In 1985 a number of pieces of legislation prohibited discrimination in programs that get money from the Government, but we did not have any national legislation which was looking more broadly at the public sector. We had no federal legislation that prohibited discrimination in private companies against disabled people in the area of employment. We had no legislation that prohibited discrimination in restaurants, movie theaters, hotels, or buses. We identified a need for strong anti-discrimination legislation in all of these areas. Our next step was to convince the American people and legislators that this type of legislation was needed. We had to be able to convince them that discrimination existed across the country and against people with all types of disabilities and that it was incumbent upon the Federal Government to intervene and to say that it was the policy of the United States Government that discrimination would be illegal against disabled people. We had to go further than just saying that discrimination would be illegal. We had to be quite specific and to articulate through regulations what had to be done in order to remove many of the barriers facing people with disabilities. This meant that we were going to have to explain to the American people and legislators what our lives were like on a daily basis so they could understand what had to be done.

Between 1985 and 1990 there was a very strong grassroots movement in the United States which culminated in congressional hearings in 1989, where both representatives from the House and Senate held days of hearings where people who had all types of disabilities, and their family members, were invited to come before the Congress and testify about discrimination and how discrimination was adversely affecting them. This gave an opportunity for discussions at the local and state level which was critical because it allowed people throughout the United States - disabled individuals, the general public and state legislators - to become more aware of the issues.

When the legislation began to move in 1989 there was support from the Congress because the Congress had been convinced that this legislation had to be promulgated. The legislation was passed in 1990. This particular piece of legislation is now eight years old and it prohibits discrimination in the areas of employment, public accommodations, and transportation, it requires that there be accessible communications for deaf individuals across the United States and a number of other miscellaneous issues.

Between 1990 and 1998 we have not seen the problems of disabled people go away, but we have seen that the infrastructure of the country has been changing. Both Governmentally and non-Governmentally funded facilities are now required to be accessible. We have seen ten technical assistance centers established that provide information on the American Disabilities Act, and on how to effectively implement it. We have seen complaints filed by disabled individuals with agencies like the Department of Justices, the Equal Employment Opportunities Commission and in the courts. People have used these avenues reasonably to complain about companies when they have been discriminated against and the companies have been unwilling to take action to remedy that discrimination. I think that it is important that we have tools to make the companies do the right thing.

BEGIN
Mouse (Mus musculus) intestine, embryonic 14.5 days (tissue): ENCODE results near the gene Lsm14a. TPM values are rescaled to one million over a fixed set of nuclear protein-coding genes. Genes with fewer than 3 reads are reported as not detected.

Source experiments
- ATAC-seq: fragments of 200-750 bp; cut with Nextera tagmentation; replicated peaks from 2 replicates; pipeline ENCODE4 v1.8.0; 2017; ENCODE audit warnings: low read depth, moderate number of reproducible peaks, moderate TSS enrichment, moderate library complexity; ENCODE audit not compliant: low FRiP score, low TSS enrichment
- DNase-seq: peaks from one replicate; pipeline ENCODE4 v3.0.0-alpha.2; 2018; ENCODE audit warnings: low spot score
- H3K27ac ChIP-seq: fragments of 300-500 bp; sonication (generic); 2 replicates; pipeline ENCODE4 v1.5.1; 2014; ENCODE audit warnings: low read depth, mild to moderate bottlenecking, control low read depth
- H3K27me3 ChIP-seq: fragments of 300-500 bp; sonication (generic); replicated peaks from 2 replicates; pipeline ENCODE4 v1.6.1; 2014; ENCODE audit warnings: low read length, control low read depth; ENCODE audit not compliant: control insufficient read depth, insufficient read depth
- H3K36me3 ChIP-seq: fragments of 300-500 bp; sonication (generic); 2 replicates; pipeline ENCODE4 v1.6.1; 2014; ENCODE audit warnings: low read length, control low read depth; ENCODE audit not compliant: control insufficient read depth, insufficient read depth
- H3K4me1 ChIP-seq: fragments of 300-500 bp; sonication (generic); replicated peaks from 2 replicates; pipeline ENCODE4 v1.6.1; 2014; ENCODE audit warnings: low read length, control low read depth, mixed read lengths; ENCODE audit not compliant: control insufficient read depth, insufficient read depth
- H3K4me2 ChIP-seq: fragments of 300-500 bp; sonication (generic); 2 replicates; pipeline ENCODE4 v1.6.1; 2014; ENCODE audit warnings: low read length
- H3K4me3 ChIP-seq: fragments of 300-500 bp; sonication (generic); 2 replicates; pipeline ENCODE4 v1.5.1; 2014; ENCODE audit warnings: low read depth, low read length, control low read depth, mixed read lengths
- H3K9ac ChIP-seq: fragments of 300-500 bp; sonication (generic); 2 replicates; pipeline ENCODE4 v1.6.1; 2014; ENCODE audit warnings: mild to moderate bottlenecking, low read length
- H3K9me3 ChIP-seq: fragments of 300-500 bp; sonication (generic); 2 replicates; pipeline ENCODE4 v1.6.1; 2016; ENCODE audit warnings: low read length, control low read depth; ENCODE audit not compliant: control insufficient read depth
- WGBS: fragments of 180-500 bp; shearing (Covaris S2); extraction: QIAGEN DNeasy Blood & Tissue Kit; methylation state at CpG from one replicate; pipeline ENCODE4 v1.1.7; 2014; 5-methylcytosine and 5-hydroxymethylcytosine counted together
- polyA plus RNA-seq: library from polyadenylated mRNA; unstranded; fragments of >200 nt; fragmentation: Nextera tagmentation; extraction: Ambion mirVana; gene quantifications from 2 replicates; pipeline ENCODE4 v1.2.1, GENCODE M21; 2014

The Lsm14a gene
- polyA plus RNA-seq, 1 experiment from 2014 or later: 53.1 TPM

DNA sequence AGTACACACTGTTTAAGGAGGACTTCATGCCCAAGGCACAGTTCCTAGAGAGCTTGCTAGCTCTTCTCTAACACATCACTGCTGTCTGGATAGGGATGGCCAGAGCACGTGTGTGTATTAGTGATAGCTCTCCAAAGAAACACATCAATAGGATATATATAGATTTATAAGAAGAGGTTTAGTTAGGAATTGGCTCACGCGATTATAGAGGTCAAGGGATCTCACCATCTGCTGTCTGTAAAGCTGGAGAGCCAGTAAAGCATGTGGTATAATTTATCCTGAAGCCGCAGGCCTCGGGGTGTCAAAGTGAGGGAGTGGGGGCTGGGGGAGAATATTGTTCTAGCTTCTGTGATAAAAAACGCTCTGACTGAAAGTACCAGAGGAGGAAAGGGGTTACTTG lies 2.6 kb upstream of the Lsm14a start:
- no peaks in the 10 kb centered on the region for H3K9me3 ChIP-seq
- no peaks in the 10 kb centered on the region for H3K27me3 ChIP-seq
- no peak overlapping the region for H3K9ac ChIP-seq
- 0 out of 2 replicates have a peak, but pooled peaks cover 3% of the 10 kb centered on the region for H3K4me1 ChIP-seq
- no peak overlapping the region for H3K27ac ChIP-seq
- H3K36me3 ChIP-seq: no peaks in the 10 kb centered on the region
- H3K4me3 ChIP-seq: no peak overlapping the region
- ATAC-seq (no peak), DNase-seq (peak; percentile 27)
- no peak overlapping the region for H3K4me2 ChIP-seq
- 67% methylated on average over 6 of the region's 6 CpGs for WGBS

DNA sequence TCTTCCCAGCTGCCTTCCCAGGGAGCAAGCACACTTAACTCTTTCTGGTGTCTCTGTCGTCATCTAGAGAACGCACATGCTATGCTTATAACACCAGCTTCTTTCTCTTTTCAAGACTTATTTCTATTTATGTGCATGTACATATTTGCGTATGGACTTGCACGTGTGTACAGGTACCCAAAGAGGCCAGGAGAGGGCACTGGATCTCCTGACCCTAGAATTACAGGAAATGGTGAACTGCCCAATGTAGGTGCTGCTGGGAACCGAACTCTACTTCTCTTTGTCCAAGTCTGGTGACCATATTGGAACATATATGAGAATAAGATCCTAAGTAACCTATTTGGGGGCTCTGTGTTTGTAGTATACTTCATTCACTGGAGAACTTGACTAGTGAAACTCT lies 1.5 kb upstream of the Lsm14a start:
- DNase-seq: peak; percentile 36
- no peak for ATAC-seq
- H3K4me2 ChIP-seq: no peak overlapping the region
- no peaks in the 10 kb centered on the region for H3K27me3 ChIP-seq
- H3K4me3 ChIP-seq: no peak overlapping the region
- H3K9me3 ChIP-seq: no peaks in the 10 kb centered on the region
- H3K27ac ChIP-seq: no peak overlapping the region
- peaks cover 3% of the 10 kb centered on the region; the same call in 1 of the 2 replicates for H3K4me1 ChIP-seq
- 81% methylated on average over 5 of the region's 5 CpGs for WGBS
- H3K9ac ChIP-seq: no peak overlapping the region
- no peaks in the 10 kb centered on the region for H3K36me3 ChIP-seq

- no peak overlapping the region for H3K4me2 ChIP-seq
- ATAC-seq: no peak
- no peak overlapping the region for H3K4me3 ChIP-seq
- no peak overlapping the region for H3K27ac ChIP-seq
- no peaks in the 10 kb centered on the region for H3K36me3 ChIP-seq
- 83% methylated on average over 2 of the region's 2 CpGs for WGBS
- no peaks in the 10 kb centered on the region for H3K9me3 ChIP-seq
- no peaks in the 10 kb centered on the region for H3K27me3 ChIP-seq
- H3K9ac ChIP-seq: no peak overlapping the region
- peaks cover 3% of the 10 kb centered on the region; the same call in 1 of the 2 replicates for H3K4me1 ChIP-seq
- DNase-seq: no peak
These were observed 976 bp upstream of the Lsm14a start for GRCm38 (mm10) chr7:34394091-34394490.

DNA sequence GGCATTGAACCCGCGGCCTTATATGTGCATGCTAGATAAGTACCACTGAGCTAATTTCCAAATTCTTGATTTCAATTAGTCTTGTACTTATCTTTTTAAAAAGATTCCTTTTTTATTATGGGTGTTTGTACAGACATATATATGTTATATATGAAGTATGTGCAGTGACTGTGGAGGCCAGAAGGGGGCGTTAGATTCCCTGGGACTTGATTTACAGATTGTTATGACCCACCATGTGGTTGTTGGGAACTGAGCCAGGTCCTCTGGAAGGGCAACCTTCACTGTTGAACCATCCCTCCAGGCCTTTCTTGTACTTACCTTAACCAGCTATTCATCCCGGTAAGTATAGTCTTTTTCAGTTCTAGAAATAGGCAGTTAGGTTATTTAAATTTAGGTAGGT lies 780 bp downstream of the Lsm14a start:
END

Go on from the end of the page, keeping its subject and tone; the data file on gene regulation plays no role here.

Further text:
Another important aspect of change that has gone on in the United States is that disabled people have become much more involved in politics. Disabled people are running for political offices and are involved in political campaigns. For example, President Clinton was elected in 1992, because there had been very strong support from different groups across the United States, among them disabled people. When he won he went back to the various groups that supported him and got them involved in the running the Government. There are now about 40 disabled people in various political positions in the Government, some are in positions like myself, where a substantial amount of our involvement is in enforcing laws in the area of disability, others have jobs in which they do not work in areas exclusively dealing with issues effecting disabled people, but where issues effecting disabled people are a part of the work that they do.

There are continued struggles that are going on as we work both to enforce the laws but also to look at issues of discrimination more broadly. We are spending more time in the United States focusing on issues and how they effect disabled people. In the area of education we are focusing on assuring that disabled children are getting quality education, that they are staying in school and graduating from school, and that they are going on to universities. The laws now prohibit discrimination against disabled people in the universities. We are working to assure that the universities are not discriminating against disabled individuals and that disabled people are moving into various professions so that they can come out and get jobs.

Anti- discrimination legislation and civil rights legislation must come to Sweden as well as to most countries around the world since no magic wand seems to have been waved across any country and truly allowed equality for all people. You have almost a 50% unemployment rate for people with disabilities in Sweden. I dare say that the 50% of the disabled people who are unemployed in many cases want to work, just as disabled people want to work in the United States. In Sweden you have advantages that we don’t have in the United States. You have a national health care system where everyone in the country has health care. In the United States where we have legislation which says companies can’t discriminate against a disabled person in the area of employment, a disabled person may in fact get a job at a company that does not offer health insurance and may be unable to take the job because he can’t get health insurance. With the infrastructure that you have in place here in Sweden due to your programs and laws strong anti discrimination legislation should allow you to make gains more rapidly that we have seen in the United States. I really encourage you as disabled people and particular as allies to be much more outspoken about what discrimination means for you, how it adversely effects you and your families, and what it means to the society when 10 - 12% of the population is devalued and prevented from making equal contributions. It is a tragedy that disabled people have been relegated to second and third class positions all around the world.

Today you are going to be hearing about what many of you have been working on - a position that says discrimination is no longer acceptable. Our efforts will be to remedy this and to move forward to advance civil rights legislation in Sweden and around the world.

Thank you very much.